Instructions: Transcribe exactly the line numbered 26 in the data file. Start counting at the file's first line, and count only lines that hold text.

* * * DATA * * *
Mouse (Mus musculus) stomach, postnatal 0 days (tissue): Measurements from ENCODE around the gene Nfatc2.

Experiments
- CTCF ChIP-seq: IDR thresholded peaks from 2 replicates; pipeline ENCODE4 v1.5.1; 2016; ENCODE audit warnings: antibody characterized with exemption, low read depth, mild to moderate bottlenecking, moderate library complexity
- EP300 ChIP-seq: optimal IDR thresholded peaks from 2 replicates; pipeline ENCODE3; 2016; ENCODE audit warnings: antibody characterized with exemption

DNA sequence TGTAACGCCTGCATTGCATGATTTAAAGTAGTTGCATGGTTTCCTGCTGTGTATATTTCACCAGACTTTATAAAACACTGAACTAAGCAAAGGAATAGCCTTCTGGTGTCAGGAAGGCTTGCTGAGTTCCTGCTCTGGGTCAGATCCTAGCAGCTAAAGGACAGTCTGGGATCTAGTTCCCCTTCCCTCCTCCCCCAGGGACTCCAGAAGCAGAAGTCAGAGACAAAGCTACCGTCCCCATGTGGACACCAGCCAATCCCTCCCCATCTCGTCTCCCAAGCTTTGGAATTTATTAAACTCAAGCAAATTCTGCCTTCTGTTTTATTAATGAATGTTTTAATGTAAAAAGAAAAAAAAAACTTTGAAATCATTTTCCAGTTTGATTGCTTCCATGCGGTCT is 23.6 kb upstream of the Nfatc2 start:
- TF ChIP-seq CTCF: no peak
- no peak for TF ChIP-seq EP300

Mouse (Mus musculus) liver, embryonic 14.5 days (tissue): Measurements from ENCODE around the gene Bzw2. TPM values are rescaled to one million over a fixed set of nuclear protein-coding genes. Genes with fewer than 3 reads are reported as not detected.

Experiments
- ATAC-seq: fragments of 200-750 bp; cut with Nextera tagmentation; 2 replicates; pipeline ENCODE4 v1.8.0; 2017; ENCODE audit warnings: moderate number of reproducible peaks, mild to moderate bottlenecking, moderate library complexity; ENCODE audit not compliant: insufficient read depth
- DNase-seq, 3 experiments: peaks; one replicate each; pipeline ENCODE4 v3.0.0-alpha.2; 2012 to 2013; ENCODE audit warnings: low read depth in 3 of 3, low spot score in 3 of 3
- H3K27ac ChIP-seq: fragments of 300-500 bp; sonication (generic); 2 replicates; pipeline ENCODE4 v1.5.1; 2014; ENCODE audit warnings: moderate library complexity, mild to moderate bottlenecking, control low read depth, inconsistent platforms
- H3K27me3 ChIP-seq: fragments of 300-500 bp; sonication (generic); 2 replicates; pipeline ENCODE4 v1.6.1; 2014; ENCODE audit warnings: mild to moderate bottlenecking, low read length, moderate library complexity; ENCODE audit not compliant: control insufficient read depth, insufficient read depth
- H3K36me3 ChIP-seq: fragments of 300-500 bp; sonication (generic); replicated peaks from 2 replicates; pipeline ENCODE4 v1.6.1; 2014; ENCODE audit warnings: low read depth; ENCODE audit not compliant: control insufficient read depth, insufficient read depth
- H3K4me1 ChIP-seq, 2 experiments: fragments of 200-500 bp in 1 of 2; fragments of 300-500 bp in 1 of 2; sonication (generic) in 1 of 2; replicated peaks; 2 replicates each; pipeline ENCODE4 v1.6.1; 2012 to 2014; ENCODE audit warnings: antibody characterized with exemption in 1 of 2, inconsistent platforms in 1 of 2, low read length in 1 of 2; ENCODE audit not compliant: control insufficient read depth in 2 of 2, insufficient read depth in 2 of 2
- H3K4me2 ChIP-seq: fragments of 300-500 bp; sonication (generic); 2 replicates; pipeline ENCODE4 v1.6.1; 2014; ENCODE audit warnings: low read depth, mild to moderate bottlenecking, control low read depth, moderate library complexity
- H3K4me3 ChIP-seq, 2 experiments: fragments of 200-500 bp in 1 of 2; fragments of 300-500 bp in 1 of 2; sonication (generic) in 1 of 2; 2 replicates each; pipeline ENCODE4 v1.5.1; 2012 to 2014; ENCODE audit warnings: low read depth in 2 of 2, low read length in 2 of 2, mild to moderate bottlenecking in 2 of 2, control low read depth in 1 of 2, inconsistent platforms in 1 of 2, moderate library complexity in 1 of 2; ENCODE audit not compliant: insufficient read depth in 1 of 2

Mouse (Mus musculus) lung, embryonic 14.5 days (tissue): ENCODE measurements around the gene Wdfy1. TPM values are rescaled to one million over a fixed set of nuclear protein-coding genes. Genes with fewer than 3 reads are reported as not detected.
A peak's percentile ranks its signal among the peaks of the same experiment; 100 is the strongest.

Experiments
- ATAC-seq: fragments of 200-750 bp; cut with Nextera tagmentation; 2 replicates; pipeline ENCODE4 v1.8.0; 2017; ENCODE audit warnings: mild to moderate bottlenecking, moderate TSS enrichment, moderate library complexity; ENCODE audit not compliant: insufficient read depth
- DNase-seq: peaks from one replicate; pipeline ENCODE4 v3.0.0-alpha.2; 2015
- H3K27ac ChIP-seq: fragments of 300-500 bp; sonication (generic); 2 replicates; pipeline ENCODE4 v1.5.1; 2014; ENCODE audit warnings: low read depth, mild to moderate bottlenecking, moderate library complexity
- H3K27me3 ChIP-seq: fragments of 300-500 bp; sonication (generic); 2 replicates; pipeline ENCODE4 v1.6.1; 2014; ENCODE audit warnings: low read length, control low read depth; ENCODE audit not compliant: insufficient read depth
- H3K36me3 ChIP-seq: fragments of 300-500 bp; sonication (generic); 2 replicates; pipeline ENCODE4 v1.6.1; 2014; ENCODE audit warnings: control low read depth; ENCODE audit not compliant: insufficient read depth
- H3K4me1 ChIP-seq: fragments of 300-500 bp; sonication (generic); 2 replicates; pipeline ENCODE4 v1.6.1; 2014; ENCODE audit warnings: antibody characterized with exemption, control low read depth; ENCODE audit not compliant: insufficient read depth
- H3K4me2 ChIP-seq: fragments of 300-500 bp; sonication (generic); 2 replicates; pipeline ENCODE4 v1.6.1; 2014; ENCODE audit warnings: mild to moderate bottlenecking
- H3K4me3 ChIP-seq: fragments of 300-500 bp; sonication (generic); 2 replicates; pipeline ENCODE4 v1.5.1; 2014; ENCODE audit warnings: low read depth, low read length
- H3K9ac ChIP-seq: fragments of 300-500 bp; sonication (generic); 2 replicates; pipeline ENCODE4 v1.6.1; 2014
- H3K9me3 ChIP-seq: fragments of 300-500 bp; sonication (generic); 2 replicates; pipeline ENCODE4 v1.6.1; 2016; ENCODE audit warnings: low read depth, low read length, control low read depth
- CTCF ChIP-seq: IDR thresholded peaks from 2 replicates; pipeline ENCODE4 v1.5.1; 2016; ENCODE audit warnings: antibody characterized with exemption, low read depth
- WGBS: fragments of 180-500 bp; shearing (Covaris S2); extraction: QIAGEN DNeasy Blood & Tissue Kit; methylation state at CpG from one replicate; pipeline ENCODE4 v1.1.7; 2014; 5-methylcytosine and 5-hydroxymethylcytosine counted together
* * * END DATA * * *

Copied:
- H3K4me1 ChIP-seq: fragments of 300-500 bp; sonication (generic); 2 replicates; pipeline ENCODE4 v1.6.1; 2014; ENCODE audit warnings: antibody characterized with exemption, control low read depth; ENCODE audit not compliant: insufficient read depth